03. Neither Blank Slates nor Nobel Savages

The left’s own war on science

Column I wrote for the Spectator on 9th January 2016 about the defenestration of anthropologist Napoleon Chagnon when he dared to question the myth of the noble savage.

How much longer can the liberal left survive in the face of growing scientific evidence that many of its core beliefs are false? I’m thinking in particular of the conviction that all human beings are born with the same capacities, particularly the capacity for good, and that all mankind’s sins can be laid at the door of the capitalist societies of the West. For the sake of brevity, let’s call this the myth of the noble savage. This romanticism underpins all progressive movements, from the socialism of Jeremy Corbyn to the environmentalism of Caroline Lucas, and nearly every scientist who’s challenged it has been met with a kind of irrational hostility, often accompanied by a trashing of their professional reputations. Indeed, the reaction of so-called free thinkers to these purveyors of inconvenient truths is oddly reminiscent of the reaction of fundamentalist Christians to those scientists who challenged their core beliefs.

One such Charles Darwin figure is the American anthropologist Napoleon Chagnon. He has devoted his life to studying the indigenous population of the Amazonian rain forest that sits on the Brazilian-Venezuelan border – the Yanomamö – and his conclusions pose a direct challenge to the myth of the noble savage. “Real Indians sweat, they smell bad, they take hallucinogenic drugs, they belch after they eat, they covet and at times steal their neighbour’s wife, they fornicate, and they make war,” Chagnon told a Brazilian journalist. His view of the Yanomamö is summed up by the title he gave to his masterwork on the subject: The Fierce People.

Chagnon is one of the dramatis personae in a new book by Alice Dreger, an American academic who has spent the last few years investigating well-publicised attacks on heretical scientists by the Grand Inquisitors of the progressive left. Dreger is unusual in that she used to be something of a Torquemada herself, defending the interests of people born with both male and female genitalia, and employed many of the same questionable techniques to discredit her opponents in the medical establishment. In her words, she became “an aide-de-camp to scientists who found themselves the target of activists like me”.

The assault on Chagnon began in the mid-90s and culminated in the publication of Darkness in El Dorado by a journalist called Patrick Tierney in 2000. Among other things, Chagnon and his collaborator James Neel were accused of fomenting wars among rival tribes, aiding and abetting illegal gold miners, deliberately infecting the Yanomamö with Measles and paying their subjects to kill each other. Shockingly, these charges were taken at face value and widely reported in liberal publications like the New Yorker and the New York Times. (A headline in the Guardian read: “Scientist ‘killed Amazon Indians to test race theory’.”) Many of Chagnon’s colleagues turned on him, including the American Anthropological Association, which set up an El Dorado Task Force to investigate the charges. Chagnon was not given a chance to defend himself by this kangaroo court and the Task Force published a report confirming several of the allegations. As a result, Chagnon was forced into early retirement.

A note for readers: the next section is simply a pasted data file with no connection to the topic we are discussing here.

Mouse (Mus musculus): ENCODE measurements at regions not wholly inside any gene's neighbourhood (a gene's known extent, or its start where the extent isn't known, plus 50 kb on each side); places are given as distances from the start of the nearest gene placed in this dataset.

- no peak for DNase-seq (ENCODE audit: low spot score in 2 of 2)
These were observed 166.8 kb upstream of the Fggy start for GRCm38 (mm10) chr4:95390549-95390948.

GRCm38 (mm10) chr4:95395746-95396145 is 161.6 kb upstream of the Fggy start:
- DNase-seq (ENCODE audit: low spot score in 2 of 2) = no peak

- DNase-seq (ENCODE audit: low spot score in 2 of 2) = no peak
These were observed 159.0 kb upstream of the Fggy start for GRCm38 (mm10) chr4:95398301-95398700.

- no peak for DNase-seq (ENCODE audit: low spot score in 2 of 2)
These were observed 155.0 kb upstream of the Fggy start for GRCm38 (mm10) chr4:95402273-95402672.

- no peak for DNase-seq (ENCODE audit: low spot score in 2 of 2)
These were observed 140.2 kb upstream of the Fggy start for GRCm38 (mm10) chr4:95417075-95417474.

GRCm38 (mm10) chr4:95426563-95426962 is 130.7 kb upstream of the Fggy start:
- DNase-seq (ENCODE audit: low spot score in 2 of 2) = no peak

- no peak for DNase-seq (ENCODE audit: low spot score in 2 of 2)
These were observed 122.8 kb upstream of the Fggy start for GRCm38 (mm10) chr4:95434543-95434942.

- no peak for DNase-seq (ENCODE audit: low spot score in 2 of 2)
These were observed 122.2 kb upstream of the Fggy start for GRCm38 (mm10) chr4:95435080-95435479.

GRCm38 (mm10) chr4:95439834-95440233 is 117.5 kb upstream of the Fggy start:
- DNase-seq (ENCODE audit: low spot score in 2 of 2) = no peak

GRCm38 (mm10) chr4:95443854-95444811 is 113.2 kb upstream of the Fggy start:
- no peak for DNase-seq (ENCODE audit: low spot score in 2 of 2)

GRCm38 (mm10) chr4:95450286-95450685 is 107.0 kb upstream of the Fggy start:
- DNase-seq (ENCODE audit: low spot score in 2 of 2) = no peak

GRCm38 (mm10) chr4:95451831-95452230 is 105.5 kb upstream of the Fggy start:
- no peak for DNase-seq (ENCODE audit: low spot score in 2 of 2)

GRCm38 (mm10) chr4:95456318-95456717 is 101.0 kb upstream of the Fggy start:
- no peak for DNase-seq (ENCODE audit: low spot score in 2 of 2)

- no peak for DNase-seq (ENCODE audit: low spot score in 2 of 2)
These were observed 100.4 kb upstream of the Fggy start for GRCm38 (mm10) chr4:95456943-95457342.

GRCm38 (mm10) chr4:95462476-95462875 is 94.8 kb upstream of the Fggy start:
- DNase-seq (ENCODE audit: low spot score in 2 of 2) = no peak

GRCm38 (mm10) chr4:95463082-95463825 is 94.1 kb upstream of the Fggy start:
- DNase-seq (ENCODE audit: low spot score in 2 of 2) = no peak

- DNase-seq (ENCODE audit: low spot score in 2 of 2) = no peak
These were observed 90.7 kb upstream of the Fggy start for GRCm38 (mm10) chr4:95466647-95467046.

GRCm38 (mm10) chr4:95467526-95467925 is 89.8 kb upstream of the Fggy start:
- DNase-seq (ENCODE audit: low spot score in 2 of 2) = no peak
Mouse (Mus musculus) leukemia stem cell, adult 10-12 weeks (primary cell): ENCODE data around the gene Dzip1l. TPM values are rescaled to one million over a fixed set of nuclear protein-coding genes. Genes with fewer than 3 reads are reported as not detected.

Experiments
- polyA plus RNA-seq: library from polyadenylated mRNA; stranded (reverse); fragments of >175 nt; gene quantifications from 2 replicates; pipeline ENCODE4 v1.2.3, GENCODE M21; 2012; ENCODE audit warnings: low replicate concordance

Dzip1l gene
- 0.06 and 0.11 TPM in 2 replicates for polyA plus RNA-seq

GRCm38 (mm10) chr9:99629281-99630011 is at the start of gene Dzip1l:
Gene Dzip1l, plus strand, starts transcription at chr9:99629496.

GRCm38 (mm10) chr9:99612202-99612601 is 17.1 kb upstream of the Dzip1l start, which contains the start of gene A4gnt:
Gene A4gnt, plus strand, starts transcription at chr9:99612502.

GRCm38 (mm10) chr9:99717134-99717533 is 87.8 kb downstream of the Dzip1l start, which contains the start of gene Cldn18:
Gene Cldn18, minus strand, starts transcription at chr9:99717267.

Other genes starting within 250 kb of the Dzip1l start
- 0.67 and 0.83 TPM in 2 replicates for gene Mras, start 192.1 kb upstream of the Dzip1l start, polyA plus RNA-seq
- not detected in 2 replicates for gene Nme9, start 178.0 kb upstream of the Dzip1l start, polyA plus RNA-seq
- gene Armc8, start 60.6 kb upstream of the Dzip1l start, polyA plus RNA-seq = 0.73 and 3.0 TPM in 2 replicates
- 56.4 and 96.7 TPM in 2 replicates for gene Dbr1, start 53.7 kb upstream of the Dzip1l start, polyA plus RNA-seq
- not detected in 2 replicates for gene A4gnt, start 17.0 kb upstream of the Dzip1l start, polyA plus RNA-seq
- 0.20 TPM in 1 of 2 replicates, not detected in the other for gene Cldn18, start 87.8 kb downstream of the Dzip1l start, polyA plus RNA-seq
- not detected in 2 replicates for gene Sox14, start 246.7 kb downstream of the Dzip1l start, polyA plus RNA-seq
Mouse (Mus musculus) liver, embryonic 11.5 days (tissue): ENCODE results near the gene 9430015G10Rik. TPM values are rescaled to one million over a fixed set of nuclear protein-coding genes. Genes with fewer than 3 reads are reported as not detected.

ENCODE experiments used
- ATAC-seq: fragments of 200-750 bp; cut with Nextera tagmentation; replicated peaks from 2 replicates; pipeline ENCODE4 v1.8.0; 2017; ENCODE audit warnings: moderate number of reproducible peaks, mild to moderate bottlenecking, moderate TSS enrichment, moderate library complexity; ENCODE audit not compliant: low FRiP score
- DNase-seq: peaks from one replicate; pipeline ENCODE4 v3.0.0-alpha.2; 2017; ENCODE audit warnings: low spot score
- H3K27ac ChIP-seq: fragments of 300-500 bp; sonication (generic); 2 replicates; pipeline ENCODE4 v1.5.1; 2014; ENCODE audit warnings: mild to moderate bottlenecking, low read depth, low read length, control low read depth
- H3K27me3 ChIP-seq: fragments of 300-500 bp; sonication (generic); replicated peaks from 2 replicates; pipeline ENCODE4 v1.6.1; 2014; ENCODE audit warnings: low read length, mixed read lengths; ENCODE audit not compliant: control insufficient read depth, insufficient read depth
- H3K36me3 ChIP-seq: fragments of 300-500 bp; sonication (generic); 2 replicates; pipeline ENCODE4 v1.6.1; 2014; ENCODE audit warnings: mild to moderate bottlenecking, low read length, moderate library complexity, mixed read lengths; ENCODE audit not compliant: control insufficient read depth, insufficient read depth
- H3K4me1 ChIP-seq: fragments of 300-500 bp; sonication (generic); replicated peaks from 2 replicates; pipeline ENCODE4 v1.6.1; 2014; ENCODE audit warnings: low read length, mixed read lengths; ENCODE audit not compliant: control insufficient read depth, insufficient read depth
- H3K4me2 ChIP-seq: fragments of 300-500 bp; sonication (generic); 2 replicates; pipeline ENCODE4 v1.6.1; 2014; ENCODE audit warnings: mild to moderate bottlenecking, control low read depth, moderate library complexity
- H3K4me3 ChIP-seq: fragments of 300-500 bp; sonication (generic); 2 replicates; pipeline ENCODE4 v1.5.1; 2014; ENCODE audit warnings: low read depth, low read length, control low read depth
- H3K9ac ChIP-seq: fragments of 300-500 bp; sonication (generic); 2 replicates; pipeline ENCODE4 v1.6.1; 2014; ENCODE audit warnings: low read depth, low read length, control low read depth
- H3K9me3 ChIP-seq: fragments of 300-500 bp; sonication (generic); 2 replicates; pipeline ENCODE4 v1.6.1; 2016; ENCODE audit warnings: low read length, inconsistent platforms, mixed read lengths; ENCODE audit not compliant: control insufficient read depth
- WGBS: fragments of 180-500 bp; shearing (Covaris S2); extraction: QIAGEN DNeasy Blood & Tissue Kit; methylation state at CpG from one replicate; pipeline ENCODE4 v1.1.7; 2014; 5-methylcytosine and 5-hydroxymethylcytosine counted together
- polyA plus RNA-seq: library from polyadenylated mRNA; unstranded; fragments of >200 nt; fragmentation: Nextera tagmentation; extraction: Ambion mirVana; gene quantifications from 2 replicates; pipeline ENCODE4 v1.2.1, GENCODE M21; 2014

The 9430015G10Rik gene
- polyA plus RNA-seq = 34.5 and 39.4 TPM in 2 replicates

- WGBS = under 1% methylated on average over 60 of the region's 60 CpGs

In her book, Dreger summarises the thought crime that turned this distinguished scholar into such a plump target:

Chagnon saw and represented in the Yanomamö a somewhat shocking image of evolved ‘human nature’ – one featuring males fighting violently over fertile females, domestic brutality, ritualized drug use and ecological indifference. Not your standard liberal image of the unjustly oppressed, naturally peaceful, environmentally gentle rain-forest Indian family.

In a 50,000-word article published in 2011 in a peer-reviewed journal, Dreger painstakingly rebutted all the charges levied against Chagnon, detailing the various ways in which Tierney fabricated and misrepresented the evidence. Chagnon has now been exonerated and resumed his academic career.

Dreger has not abandoned her own liberal convictions as a result of this work. She believes that the search for scientific truth and social justice must go hand-in-hand and concludes her book with an impassioned plea to her academic colleagues to defend freedom of thought. But the title she’s given it – Galileo’s Middle Finger – suggests the progressive left may not survive these clashes with heretical scientists. In comparing Chagnon to the famous Italian astronomer, she’s implying that the church of progressive opinion will face the same fate as the Christian theologians who insisted the Earth was the centre of the universe. Eventually, the truth may prove too much.

I recently interviewed Steven Pinker, the Harvard psychologist, and he’s confident that the liberal left can survive without the myth of the noble savage. I’m not so sure.

The lesson of the young men fighting for Isis: evil is in all of us

Column I wrote for the Spectator about what type of person becomes an Isis terrorist. It was published on 6th September 2014.